When we get a sound we're satisfied with, it's time to render it, close Acid. Select File, Render As and then from the drop-down menu, select Mixed Wave file.
Close the Dialog Window.
You'll need some good computer speakers . These are pretty cheap, and you can get them anywhere .
You will now have a complete piece you can use as basic tracks to record over in another program like Vegas.
Muska & Lipman has two great books that explore Acid and Sound Forge in much more detail than we had room for here: ACID Power! by David Franks, and Sound Forge 6 Power! by Scott Garrigus.
Sonic Foundry's Sound Forge is a much more robust program than Acid. I think of it as the audio equivalent of Photoshopan incredibly deep program with a 500-page manual and dozens of menus and plug-ins that can be used for an almost unlimited number of sound manipulations. But it is also, on a basic level, easy to use. For the first part of this tutorial, we will open the file we just made in Acid (see Figures 12.12 and 12.13), apply a little EQ, reverb, and flange, and then save the file.
First, use File/Open to bring in the file we just made.
Note that you can see the actual wave form of the file (look at Figure 12.14). This takes the place of having a dedicated hardware oscilloscope. This is useful in advanced editing for finding altering regions and finding looping points.
Hit the spacebar to begin playback. As we've learned, in almost all audio and media programs, this will stop and start playback. As in Acid, hitting the Home key on the keyboard when the program is stopped brings you back to the beginning of the file.
Now let's do a little EQ. EQ stands for equalization , which is the mix of different frequencies present in the overall sound of a file. If there's too much low end, it will sound muffled. Too much high, and the sound is shrill. Changing the EQ of a sound file is a useful technique for making any file sound better.
Select Process/EQ/Graphic (see Figure 12.15). A dialog box will appear (see Figure 12.16).
Hit the Reset button. This returns all the frequency bands to zero, which is no boost and no cut. At this setting, no EQ is applied.
Try boosting the bass by sliding the left hand (lower) end of the frequency line up a bit (see Figure 12.17). Click on OK to apply. It will take a little while for the file to render. The speed will depend on the power of your computer. You will see a little taskbar in the lower left corner showing the progress.
After the file finishes redrawing, play it again, and notice that it sounds a lot deeper because it now has more bass.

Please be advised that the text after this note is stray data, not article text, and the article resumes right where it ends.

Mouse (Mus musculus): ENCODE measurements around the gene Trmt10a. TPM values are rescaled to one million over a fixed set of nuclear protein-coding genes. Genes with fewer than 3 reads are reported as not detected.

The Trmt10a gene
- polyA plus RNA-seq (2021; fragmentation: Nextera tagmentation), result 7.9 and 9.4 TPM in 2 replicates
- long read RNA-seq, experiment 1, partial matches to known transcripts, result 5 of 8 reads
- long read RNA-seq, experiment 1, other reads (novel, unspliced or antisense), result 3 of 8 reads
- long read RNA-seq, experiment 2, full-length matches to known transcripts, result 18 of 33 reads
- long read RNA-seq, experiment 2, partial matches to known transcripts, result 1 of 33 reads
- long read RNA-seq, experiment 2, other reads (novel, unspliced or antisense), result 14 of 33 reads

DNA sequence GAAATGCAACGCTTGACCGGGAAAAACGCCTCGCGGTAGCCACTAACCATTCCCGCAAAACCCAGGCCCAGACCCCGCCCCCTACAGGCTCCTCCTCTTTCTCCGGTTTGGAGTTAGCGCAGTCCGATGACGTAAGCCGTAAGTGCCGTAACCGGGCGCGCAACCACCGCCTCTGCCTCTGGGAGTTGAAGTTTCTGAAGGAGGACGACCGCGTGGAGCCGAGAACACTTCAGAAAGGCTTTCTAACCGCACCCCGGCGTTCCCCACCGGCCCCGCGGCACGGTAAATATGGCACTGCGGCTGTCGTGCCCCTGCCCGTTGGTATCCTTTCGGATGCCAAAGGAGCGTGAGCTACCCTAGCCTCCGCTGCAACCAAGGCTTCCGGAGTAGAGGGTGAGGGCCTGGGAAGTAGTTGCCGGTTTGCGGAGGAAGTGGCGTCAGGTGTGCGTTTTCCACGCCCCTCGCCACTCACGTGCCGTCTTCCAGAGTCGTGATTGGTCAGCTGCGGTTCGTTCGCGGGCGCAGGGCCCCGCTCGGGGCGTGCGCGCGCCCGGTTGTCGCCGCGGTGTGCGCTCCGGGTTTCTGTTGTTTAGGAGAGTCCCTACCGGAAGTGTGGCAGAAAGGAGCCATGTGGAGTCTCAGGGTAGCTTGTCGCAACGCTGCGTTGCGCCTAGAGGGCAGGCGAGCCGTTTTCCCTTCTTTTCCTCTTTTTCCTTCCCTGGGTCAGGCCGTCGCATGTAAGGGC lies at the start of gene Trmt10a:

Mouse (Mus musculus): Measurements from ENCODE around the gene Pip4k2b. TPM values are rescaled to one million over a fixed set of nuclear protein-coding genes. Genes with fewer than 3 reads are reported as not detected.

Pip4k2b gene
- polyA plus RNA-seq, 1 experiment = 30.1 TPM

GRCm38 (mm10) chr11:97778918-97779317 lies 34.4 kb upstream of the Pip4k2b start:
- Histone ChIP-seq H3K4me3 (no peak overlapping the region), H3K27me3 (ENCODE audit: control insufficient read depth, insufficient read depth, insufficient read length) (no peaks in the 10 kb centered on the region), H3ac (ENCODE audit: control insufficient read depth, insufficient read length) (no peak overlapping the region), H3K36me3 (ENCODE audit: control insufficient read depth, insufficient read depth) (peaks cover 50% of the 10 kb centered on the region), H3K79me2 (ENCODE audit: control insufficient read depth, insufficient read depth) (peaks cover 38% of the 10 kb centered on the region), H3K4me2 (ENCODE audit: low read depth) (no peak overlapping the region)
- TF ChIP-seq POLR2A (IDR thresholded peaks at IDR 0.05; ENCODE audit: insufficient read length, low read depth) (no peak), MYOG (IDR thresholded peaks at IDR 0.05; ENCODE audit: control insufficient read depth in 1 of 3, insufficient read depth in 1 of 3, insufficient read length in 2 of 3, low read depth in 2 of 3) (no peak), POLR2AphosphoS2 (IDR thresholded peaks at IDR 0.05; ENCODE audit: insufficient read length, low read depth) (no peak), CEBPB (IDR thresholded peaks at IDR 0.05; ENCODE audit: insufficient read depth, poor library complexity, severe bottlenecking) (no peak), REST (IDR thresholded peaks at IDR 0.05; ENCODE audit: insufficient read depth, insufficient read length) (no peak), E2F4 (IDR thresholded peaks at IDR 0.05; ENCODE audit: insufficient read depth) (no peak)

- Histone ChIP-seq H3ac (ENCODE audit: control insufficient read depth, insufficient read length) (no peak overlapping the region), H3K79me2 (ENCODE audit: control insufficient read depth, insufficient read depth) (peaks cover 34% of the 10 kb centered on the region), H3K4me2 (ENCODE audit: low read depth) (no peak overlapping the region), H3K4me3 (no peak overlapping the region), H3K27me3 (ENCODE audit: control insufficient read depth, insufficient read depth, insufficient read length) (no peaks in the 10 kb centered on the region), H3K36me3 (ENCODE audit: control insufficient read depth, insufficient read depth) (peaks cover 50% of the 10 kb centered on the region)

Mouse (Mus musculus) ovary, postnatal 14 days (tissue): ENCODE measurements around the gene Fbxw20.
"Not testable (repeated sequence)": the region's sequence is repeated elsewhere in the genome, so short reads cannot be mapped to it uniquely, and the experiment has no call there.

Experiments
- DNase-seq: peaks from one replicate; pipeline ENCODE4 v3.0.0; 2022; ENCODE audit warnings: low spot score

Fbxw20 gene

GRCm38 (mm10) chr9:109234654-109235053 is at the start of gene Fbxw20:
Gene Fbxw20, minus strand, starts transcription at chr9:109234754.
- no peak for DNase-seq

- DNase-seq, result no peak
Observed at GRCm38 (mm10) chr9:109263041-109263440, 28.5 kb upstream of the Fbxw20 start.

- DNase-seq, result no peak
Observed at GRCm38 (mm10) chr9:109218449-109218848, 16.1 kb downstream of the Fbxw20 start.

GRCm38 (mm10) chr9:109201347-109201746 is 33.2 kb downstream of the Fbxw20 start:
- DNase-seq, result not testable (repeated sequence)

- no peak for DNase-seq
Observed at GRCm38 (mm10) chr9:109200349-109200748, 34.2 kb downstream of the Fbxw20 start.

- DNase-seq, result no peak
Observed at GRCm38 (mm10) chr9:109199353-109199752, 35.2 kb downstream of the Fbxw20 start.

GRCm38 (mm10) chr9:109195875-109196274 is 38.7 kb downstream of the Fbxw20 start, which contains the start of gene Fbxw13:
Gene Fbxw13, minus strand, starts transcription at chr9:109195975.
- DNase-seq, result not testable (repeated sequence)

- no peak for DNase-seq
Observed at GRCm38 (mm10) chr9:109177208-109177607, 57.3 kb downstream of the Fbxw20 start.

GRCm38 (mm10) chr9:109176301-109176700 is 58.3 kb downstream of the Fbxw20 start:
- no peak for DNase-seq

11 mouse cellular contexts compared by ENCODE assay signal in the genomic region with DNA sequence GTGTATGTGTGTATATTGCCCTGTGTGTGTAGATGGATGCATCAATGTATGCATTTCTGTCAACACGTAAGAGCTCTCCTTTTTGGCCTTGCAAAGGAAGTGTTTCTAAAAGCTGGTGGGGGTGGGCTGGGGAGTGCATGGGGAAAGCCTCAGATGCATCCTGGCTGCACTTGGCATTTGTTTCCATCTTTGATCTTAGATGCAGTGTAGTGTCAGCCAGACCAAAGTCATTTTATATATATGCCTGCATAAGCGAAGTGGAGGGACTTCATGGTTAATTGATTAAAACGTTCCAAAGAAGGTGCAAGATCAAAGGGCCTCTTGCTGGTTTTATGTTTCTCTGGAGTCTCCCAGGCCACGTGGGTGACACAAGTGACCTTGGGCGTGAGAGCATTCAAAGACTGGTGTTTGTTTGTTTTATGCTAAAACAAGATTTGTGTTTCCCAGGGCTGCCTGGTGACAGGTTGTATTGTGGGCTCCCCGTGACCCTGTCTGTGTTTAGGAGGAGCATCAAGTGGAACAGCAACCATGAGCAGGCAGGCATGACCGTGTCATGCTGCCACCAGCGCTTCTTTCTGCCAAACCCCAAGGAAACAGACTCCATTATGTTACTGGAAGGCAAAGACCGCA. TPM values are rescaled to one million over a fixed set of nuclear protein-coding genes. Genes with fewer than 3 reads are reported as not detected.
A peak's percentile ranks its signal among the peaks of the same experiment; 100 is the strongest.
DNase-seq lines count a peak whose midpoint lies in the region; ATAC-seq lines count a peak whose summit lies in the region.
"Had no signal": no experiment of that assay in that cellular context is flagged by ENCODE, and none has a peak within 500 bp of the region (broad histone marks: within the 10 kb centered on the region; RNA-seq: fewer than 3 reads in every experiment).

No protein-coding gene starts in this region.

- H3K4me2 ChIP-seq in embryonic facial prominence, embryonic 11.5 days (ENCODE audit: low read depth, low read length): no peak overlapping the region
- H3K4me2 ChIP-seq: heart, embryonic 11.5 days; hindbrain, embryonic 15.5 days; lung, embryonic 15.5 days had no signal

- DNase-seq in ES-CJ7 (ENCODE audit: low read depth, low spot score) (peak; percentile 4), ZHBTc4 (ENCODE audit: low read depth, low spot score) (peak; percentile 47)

There is a drop-down menu with several useful presets (see Figure 12.18).
Experiment with these later and listen to how the sound is altered . Make copies of each file before altering it in Sound Forge, because it will overwrite the file and you will not be able to go back to your original once you've saved the changes.
Now click on OK, click Save As from the File menu, and save the altered file with a new filename.
Now we will apply some reverb. Reverb (short for reverberation ) adds depth and warmth to a sound by imitating the sound of short echoes. If you clap your hands in a large empty auditorium, you will hear some reverb. If you do the same in a small closet full of clothes, you will hear none.
Select Effects/Reverb to access the Reverb dialog box (see Figures 12.19 and 12.20).
Go to the drop-down menu and select Long Hall. Click on the Preview button for a real-time preview of what it will sound like. If you like it, click on OK, wait for the changes to render, then play the file. Notice how different it now sounds.
By the way, the Real-Time Preview button is available for all the effects in Sound Forge.
Now click on Save As, give the file a new name, and save it.
Finally, we'll add a little flange. Flange is an effect that makes a file sort of sound like it's inside a jet engine, in a really cool way. It's used on a lot of rock records to make them sound trippy . As soon as you hear it, I'm sure you'll go "Oh, that's what that is."
Select Effects/Flange-Wah-Wah to open the Flange dialog box.
Get the preset Slow Flange 2 from the drop-down menu, and click OK. Listen to the file. Save.
You can repeat these steps for even more flange. You can do this with any of the controls in Sound Forge. Doing any of these processes twice will add twice as much of the effect.
You can also highlight just a part of a file and process only that part (see Figure 12.24). (If you highlight none, the entire file is affected.) You highlight by holding down the mouse button and sweeping the cursor over just part of the file.
You may have some extraneous new small .skf and .sfl files in the same folder as your final product. They will have file names like cool background music.sfk and cool background music.aif.sfl. They are just meta disc image files created by Sound Forge (and Acid and Vegas) to help them work. They are sort of digital poop left behind and can safely be deleted.
You can adjust the volume of your music in Sound Forge (Process/Volume). Experiment until you get a volume you like.
Move the slider to get the desired effect. If the number is above 100 percent, you are raising the volume. Below 100 percent, you are lowering it. When you get what you want, click OK and save the file.
You want the highest volume you can get without clipping. Clipping is distortion. If the wave form goes outside the top of the waveform window, it is clipped.
Once a waveform is clipped, you can't unclip it, even if you lower the volume.
Note the square and bottoms and tops of the wave form in the second example. That's the actual clipping.